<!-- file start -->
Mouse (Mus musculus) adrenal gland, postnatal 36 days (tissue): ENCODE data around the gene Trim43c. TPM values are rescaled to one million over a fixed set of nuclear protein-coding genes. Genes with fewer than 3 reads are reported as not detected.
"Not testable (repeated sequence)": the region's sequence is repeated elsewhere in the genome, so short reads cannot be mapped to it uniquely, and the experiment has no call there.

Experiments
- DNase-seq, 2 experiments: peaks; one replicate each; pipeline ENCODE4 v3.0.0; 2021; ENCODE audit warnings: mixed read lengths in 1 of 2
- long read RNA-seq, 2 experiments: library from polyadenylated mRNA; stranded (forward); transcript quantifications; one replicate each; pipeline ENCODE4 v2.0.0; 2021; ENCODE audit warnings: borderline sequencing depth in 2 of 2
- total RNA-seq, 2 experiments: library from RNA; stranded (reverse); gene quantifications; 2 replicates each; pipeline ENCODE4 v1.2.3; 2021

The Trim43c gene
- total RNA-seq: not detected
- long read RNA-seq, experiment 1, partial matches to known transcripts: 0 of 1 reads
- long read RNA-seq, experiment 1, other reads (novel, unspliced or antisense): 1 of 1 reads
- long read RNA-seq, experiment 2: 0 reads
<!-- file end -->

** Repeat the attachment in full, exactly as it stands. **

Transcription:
Mouse (Mus musculus) adrenal gland, postnatal 36 days (tissue): ENCODE data around the gene Trim43c. TPM values are rescaled to one million over a fixed set of nuclear protein-coding genes. Genes with fewer than 3 reads are reported as not detected.
"Not testable (repeated sequence)": the region's sequence is repeated elsewhere in the genome, so short reads cannot be mapped to it uniquely, and the experiment has no call there.

Experiments
- DNase-seq, 2 experiments: peaks; one replicate each; pipeline ENCODE4 v3.0.0; 2021; ENCODE audit warnings: mixed read lengths in 1 of 2
- long read RNA-seq, 2 experiments: library from polyadenylated mRNA; stranded (forward); transcript quantifications; one replicate each; pipeline ENCODE4 v2.0.0; 2021; ENCODE audit warnings: borderline sequencing depth in 2 of 2
- total RNA-seq, 2 experiments: library from RNA; stranded (reverse); gene quantifications; 2 replicates each; pipeline ENCODE4 v1.2.3; 2021

The Trim43c gene
- total RNA-seq: not detected
- long read RNA-seq, experiment 1, partial matches to known transcripts: 0 of 1 reads
- long read RNA-seq, experiment 1, other reads (novel, unspliced or antisense): 1 of 1 reads
- long read RNA-seq, experiment 2: 0 reads